As swear-in is drawing closer, I thought I would pass on some helpful hints to future trainees
- Electronics go to Africa to die. Fact. I would strongly advise against bringing any brand new electronics. The heat (at least here in BF) will kill your battery. For example: I already had a netbook a year and a half before I came to Burkina, so if it dies, I’m not going to be too upset about it.
- Clothes also go to Africa to die. Bring stuff that you do not mind getting ruined. You can get stuff made, and become bien integre. Also, bikes can kill skirts and put holes in pants quite easily. Bring a sewing kit or make friends with your local tailor.
- If you are bringing your instrument, do not take anything that you would not mind being destroyed. I.e. Not of high value, easily replaceable…
- Get a hard drive – the bigger the better, you will be glad that you did.
- Do not worry about bringing books. Most PC Offices/Transit Houses have bookshelves full of books that all the volunteers share.
- If you bring a Kindle/Nook, make sure that you have all of the books downloaded in case your kindle dies. Case in point: My kindle died, and I called Amazon and they were happy enough to send me a new one because it was 6 months after I got it. (They sent it to my parents and then my parents sent it on to me. )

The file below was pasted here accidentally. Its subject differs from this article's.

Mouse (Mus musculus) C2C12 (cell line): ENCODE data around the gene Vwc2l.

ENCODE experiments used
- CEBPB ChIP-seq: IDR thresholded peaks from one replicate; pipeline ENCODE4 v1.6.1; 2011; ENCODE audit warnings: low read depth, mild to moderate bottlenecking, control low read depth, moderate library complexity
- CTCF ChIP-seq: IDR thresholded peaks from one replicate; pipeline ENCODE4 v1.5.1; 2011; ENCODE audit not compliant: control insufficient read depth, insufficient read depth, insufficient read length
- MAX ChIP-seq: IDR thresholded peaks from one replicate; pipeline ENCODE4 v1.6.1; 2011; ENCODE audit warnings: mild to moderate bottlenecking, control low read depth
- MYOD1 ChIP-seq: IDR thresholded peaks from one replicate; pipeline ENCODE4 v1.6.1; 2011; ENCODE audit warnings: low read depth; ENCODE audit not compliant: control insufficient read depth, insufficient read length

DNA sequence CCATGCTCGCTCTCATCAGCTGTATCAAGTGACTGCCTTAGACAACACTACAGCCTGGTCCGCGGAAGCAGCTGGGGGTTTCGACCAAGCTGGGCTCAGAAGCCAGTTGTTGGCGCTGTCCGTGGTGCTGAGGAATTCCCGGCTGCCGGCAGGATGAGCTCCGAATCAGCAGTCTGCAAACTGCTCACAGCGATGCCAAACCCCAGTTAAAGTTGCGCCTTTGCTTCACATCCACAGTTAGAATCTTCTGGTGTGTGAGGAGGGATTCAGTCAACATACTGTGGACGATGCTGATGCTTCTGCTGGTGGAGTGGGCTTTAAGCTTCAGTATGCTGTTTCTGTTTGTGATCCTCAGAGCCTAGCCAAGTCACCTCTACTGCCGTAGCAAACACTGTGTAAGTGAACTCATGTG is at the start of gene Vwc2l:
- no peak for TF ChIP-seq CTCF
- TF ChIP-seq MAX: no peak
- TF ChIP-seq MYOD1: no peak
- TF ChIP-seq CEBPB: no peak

- Back up your music collection for your mp3 player if that is important to you.
- Make sure iTunes is downloaded on to your computer that you are taking…West African Internet is Slow and downloading takes forever.
- Exchange all of your money that you get at Staging/exchange the rest of your American money with the Admin Officer once you get there.
- Bring Pepto Bismol before you come. It is always useful to have an extra supply.
- In terms of host family gifts – they love anything, even decks of cards, post cards, little stuffed animals, it’s the thought that counts.
- Go to Batteries Plus/some battery store with the electronics you want to charge. They can help you find a solar charger/rechargeable batteries that work for you.
- If you like to cook bring your own knives.
- From Karista, Niger-Madagascar RPCV 2009-2011: Always bring a book wherever you go , you never know how long you will be waiting, also, never trust a fart.
- Always bring toilet paper with you
- Bring Hand Sanitizer
- Pay attention to local dress requirements – in West Africa, dress is modest, and most of the training sessions require business casual attire. This will also help you integrate!
- Host families love American newspapers
- Try all of the food before making any judgments, who knows, you might even like it!
- Keep an open mind, be flexible, and try to maintain a positive mental attitude. (Hey, that’s what got you here in the first place).
If you have any other questions, please feel free to email me at firstname.lastname@example.org